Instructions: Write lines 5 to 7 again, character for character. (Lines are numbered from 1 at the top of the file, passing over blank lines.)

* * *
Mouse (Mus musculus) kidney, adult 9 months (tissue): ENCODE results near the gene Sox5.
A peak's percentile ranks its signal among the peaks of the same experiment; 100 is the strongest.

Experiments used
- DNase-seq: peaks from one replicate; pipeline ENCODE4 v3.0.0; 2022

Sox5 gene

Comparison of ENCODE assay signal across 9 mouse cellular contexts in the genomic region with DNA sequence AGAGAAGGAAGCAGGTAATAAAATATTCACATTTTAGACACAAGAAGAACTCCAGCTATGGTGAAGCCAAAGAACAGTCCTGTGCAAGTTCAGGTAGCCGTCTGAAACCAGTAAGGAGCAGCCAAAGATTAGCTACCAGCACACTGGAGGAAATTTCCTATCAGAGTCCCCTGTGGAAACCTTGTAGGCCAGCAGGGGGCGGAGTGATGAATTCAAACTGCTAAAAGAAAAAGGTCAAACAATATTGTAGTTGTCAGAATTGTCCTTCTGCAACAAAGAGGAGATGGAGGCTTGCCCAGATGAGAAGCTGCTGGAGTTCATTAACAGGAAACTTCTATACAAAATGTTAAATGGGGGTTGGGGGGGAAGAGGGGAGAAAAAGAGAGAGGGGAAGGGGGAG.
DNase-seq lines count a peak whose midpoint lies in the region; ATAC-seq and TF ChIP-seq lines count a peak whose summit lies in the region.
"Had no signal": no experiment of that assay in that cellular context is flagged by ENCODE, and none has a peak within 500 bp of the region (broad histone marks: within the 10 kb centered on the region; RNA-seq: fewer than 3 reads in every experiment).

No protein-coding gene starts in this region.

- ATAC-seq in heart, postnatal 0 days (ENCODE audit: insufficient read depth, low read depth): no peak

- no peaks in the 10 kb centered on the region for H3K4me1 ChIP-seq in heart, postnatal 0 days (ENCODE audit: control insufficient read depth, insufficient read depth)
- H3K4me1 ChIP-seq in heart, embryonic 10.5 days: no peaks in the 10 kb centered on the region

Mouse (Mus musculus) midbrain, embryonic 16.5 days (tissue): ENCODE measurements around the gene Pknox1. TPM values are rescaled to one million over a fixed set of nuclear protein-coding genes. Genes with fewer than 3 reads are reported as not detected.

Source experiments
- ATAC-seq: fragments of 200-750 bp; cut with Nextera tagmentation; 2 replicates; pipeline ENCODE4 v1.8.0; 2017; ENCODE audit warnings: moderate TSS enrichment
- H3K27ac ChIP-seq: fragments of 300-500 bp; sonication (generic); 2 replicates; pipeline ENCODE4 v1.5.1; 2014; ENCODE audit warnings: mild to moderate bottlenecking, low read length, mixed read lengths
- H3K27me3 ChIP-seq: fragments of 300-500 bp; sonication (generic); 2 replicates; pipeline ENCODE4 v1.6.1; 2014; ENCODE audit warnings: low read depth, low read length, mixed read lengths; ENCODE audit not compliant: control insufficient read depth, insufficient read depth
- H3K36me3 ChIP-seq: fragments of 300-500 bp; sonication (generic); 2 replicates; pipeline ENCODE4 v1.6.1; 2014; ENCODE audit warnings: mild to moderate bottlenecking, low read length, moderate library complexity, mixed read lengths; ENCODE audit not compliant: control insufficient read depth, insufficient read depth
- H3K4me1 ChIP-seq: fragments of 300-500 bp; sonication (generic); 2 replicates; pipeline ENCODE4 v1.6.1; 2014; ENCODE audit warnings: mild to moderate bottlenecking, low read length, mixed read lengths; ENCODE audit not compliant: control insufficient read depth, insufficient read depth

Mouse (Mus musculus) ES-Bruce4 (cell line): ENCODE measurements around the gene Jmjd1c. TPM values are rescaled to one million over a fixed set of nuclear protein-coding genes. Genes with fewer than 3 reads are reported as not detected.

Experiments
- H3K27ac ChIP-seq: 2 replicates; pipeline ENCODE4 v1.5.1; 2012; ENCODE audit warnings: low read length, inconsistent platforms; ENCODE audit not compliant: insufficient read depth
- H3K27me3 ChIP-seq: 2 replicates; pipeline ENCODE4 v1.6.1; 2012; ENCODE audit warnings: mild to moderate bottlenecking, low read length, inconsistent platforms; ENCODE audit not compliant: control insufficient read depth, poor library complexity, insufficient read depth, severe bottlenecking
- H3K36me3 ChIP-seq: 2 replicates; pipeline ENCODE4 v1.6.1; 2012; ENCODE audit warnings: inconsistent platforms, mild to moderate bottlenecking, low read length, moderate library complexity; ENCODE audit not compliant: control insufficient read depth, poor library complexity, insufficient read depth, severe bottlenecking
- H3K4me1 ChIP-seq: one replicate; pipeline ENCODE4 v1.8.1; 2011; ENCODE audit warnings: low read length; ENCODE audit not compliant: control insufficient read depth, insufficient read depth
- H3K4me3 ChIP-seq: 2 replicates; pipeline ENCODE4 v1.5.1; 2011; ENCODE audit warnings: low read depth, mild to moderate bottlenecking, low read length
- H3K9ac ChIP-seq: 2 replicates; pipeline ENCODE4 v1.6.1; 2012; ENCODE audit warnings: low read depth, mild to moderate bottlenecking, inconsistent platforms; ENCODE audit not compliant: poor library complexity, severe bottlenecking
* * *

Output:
Sox5 gene

Comparison of ENCODE assay signal across 9 mouse cellular contexts in the genomic region with DNA sequence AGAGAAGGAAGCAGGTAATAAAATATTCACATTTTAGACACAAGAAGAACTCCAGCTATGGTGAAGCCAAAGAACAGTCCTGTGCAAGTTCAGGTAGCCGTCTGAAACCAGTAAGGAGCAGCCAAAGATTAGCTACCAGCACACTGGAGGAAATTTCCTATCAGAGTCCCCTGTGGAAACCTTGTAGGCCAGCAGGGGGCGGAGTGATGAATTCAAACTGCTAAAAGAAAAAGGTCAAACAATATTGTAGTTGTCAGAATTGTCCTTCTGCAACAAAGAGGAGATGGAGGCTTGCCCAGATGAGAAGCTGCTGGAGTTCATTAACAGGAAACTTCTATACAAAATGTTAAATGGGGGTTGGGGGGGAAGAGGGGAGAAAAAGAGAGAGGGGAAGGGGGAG.
DNase-seq lines count a peak whose midpoint lies in the region; ATAC-seq and TF ChIP-seq lines count a peak whose summit lies in the region.